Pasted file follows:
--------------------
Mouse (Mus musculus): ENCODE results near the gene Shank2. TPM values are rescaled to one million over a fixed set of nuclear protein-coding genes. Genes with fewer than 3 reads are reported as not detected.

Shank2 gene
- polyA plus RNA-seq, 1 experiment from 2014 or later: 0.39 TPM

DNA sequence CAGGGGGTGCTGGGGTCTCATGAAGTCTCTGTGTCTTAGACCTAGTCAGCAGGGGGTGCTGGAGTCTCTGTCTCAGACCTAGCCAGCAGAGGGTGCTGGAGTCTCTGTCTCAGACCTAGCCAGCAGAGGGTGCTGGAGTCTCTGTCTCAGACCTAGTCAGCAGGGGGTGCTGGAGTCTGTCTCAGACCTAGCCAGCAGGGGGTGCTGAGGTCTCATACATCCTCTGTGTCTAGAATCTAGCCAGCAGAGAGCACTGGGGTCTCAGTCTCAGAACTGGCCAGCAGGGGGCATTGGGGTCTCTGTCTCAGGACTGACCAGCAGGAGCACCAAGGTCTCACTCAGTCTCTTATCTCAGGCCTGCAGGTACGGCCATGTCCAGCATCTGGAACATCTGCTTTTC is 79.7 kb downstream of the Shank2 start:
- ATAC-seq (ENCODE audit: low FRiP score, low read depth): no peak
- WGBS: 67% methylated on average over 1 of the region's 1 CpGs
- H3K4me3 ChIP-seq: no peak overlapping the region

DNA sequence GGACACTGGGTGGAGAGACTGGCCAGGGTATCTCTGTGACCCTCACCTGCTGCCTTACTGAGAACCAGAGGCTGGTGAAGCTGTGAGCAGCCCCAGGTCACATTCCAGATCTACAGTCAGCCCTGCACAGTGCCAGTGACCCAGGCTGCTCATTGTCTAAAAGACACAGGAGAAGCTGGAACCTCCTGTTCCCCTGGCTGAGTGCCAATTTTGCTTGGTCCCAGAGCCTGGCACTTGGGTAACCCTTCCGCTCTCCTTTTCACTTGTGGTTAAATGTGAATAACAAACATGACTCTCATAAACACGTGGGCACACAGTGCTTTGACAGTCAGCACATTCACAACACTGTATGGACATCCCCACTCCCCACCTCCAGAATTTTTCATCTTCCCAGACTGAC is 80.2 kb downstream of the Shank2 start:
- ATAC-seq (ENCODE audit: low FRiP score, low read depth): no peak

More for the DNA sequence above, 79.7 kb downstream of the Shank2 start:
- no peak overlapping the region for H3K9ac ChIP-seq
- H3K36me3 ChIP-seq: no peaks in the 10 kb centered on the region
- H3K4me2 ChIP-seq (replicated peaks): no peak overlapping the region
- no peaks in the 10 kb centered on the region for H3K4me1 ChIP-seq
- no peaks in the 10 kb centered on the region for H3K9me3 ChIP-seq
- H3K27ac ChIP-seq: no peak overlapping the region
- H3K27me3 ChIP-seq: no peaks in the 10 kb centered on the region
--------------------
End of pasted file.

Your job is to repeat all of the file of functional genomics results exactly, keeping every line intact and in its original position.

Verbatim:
Mouse (Mus musculus): ENCODE results near the gene Shank2. TPM values are rescaled to one million over a fixed set of nuclear protein-coding genes. Genes with fewer than 3 reads are reported as not detected.

Shank2 gene
- polyA plus RNA-seq, 1 experiment from 2014 or later: 0.39 TPM

DNA sequence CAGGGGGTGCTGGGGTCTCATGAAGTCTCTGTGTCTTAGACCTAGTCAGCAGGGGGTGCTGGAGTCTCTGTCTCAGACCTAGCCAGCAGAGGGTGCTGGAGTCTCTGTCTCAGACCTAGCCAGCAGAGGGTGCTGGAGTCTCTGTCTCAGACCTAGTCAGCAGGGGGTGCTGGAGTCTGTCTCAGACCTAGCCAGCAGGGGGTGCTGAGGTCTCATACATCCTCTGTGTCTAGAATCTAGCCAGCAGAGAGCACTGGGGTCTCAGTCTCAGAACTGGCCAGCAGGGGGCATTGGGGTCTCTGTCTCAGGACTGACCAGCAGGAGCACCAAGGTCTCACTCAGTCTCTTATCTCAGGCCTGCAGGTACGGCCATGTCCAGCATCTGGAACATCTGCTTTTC is 79.7 kb downstream of the Shank2 start:
- ATAC-seq (ENCODE audit: low FRiP score, low read depth): no peak
- WGBS: 67% methylated on average over 1 of the region's 1 CpGs
- H3K4me3 ChIP-seq: no peak overlapping the region

DNA sequence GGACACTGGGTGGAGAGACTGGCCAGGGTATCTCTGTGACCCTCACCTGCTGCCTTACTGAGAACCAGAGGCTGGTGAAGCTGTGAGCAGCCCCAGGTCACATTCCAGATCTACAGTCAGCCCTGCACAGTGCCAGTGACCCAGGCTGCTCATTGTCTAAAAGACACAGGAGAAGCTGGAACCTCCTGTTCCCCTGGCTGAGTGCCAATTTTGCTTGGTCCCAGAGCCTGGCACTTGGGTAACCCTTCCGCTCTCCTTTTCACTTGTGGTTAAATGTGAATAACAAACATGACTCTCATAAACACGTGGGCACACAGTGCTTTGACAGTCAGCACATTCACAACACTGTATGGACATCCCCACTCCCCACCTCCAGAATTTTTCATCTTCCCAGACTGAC is 80.2 kb downstream of the Shank2 start:
- ATAC-seq (ENCODE audit: low FRiP score, low read depth): no peak

More for the DNA sequence above, 79.7 kb downstream of the Shank2 start:
- no peak overlapping the region for H3K9ac ChIP-seq
- H3K36me3 ChIP-seq: no peaks in the 10 kb centered on the region
- H3K4me2 ChIP-seq (replicated peaks): no peak overlapping the region
- no peaks in the 10 kb centered on the region for H3K4me1 ChIP-seq
- no peaks in the 10 kb centered on the region for H3K9me3 ChIP-seq
- H3K27ac ChIP-seq: no peak overlapping the region
- H3K27me3 ChIP-seq: no peaks in the 10 kb centered on the region